More than four hundred years ago, Manhattan Island was a place of wilderness, occupied by wildlife and the Lenni Lenape indigenous tribes. After the settlement of the colony and the development of the city, which eventually pushed its original inhabitants out, Manhattan eventually became one of the most urbanized cities in the world.
Eco Broadway proposes a multi-functional urban fabric operating at different scales to attract and sustain wild ecologies back into the city, while still supporting its complex social interactions. By taking over Broadway, the very first path on the island, the design aims to integrate a whole ecological system, starting in the south, from Battery Park to the mid-island, to Central Park. The main strategic goals are achieved by connecting and renovating relevant green spaces. With continuous access to humans and non-human species, different types of habitats, and distinct types of public space, it seeks to integrate ecological and social values with cultural manifestations.
The assumed controversy of interrupting all vehicular transportation along Broadway with a robust landscape system gestures towards an eventual disruption to the current Anthropocene epoch.
Context & Analysis
From a historical perspective, and following Manhattan’s indigenous communities of Lenni Lenape, the European settlers occupied the island in 1524. As the colony grew the population started to increase and, in turn, this pushed most wildlife away. There were more than 1000 animal species in Manhattan, but their habitats have quickly disappeared.
However, on a regional scale, there are thousands of species living in the New York and New Jersey Estuary. Besides, this geographic location is crucial not only for local species but also for migratory species. For bird species, Manhattan island is on the North Atlantic Flyway route. Hundreds of migratory birds pass through the island every year. A lot of migratory aquatic species also swim up and down the Hudson River.
Strategy & Design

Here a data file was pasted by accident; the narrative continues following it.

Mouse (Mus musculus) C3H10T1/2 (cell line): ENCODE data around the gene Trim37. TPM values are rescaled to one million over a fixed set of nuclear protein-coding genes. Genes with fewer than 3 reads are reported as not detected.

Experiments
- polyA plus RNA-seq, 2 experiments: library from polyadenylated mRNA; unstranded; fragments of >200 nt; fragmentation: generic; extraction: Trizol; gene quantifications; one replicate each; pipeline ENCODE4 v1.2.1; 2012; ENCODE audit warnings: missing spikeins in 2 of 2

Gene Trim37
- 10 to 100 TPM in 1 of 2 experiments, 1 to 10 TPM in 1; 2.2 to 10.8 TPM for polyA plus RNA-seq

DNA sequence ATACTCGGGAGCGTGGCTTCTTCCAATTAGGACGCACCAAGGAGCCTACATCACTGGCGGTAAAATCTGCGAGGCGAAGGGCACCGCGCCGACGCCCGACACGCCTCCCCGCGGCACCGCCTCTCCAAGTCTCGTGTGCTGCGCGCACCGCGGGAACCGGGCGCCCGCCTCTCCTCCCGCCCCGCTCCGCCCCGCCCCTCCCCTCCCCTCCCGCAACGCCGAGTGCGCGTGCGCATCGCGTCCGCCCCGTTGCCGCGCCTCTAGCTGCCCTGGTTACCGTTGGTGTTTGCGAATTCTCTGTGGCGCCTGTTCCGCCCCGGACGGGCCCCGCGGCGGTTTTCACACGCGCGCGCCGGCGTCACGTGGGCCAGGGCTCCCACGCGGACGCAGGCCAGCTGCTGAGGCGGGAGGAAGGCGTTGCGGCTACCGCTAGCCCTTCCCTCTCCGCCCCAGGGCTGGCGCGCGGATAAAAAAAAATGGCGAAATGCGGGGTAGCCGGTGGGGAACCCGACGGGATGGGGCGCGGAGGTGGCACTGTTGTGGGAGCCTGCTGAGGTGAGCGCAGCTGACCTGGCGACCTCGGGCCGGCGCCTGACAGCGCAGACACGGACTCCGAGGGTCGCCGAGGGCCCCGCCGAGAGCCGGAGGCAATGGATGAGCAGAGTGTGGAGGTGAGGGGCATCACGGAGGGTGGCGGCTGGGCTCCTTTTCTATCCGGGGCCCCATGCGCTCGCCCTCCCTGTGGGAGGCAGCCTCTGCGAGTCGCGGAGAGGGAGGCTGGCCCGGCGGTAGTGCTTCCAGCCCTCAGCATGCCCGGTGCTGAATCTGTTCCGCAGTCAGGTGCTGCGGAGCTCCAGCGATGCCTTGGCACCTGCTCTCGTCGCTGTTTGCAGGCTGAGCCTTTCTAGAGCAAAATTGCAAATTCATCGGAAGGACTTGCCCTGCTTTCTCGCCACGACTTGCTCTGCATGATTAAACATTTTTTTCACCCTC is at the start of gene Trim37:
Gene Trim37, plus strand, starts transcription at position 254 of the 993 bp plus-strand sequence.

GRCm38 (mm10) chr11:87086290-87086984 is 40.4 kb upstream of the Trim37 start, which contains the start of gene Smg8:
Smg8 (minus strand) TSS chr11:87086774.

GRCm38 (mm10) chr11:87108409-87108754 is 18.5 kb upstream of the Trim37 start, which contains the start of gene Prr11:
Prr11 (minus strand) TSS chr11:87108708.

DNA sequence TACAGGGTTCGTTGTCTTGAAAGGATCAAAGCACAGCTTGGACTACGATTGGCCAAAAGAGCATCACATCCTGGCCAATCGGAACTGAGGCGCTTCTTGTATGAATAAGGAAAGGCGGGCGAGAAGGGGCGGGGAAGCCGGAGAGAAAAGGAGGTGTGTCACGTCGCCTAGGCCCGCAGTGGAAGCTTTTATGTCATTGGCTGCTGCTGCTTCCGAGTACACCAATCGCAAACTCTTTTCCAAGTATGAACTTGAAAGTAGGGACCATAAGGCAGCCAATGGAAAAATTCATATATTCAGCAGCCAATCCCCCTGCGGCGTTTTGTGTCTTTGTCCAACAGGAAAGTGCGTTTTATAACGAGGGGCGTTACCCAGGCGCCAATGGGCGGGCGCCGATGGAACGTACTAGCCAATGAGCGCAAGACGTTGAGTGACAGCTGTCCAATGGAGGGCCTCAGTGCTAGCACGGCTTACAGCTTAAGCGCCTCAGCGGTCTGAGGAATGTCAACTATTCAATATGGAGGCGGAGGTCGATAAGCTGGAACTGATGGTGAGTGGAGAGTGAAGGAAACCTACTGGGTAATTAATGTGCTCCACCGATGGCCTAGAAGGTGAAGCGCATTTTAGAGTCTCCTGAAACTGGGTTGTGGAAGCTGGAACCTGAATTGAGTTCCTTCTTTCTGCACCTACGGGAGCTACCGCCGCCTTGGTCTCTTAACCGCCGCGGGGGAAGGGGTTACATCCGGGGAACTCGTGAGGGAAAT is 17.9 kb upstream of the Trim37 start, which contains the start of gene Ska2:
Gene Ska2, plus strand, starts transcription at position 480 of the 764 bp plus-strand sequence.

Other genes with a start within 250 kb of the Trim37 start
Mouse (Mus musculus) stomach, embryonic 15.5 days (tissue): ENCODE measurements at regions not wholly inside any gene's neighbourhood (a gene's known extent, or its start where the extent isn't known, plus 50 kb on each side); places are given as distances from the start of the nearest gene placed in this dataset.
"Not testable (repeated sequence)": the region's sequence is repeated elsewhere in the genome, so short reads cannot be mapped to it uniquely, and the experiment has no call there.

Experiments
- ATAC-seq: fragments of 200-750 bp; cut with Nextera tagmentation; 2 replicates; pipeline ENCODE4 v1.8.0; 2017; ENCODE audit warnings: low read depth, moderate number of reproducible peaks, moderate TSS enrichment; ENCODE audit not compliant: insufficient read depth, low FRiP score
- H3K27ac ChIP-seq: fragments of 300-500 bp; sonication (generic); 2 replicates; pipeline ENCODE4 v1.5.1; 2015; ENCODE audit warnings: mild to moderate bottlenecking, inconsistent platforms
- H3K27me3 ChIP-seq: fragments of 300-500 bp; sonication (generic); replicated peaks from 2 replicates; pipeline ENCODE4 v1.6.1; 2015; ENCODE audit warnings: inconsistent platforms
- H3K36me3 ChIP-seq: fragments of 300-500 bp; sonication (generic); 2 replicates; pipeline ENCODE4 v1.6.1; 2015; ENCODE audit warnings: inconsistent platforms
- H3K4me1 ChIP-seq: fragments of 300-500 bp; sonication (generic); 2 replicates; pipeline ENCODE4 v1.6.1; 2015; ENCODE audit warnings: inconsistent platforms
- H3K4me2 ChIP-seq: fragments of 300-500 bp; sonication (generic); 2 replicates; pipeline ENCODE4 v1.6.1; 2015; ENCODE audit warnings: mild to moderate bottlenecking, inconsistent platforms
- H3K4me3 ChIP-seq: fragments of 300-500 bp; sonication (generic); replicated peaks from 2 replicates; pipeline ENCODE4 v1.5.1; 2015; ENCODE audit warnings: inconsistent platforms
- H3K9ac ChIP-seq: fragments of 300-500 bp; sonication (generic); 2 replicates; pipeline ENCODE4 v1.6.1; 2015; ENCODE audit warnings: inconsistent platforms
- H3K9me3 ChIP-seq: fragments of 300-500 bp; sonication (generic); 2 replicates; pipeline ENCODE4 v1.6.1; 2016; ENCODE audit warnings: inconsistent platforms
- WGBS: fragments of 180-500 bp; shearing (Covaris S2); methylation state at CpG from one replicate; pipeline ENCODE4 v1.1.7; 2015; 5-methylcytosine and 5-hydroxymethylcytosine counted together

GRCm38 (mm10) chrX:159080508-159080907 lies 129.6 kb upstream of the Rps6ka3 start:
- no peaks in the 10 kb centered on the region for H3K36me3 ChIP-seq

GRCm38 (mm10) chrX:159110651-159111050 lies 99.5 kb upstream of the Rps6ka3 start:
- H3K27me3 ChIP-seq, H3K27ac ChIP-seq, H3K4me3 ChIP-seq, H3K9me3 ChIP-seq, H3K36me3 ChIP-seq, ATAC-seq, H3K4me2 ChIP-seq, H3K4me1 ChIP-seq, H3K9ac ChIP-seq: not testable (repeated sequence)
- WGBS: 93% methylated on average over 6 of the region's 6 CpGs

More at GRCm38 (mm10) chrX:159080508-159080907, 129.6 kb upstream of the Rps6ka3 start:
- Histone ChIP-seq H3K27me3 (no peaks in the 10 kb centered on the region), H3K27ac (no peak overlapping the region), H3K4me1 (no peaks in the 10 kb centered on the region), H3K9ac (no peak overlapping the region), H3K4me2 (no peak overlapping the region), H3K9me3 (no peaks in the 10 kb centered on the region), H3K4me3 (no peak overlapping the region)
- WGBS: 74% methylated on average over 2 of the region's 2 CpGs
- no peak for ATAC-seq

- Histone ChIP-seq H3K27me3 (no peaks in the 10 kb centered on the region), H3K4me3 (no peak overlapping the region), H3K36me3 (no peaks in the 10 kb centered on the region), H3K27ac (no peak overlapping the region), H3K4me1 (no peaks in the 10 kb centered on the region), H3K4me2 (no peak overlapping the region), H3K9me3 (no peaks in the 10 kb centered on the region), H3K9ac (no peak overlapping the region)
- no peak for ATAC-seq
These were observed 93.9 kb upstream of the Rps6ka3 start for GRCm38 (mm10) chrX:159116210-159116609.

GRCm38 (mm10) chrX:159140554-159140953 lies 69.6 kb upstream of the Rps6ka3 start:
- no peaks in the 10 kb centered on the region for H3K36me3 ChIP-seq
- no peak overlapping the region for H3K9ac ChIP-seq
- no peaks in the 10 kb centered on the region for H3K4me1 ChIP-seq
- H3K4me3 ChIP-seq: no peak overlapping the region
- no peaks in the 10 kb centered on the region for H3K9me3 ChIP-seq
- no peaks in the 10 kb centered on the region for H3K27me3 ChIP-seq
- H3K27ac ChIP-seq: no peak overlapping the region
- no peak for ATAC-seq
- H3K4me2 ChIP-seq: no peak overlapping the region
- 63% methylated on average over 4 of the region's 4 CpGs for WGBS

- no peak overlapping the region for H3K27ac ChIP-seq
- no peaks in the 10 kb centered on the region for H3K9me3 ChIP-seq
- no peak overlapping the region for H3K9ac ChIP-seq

Eco Broadway takes over the southern and midsection of Broadway and certain adjacent spaces to integrate a whole ecological system starting from Battery Park to Central Park. In doing so, it connects and renovates relevant green spaces.
The whole strategy applies a wild-urban-wild transition to the landscape. When people walk along the intervention, they may experience the spaces getting progressively “wilder,’ in this case meaning a high carrying capacity to host a larger number of animals. Overall, the strategy aims to keep a delicate and interwoven balance between nature and culture.
Since the vehicular circulation is removed from Broadway, the whole transitional space can now be accessed by street-level pedestrian paths, subway systems, and elevated paths. The depth of existing subway stations varies through the island and the landscape design adapts to it.
Eco Broadway examines historical water features on the island and brings them back to certain areas. At the south end of Manhattan, it introduces saltwater into the site and creates canals, wetlands, and ponds for wildlife. In mid-manhattan, due to the topography, the project creates freshwater ponds in several parks and squares to attract wildlife and recall the memories of historical water features. At the edges of the island, it aims to create floating islands, eco-piers, living shorelines to make suitable conditions for aquatic species. And it makes the whole ecological network stronger, more complex, and complete.
Student: Zhouqian Guo, Rhode Island School of Design
Supervisor: Tiago Torres-Campos
Image Credits: Zhouqian Guo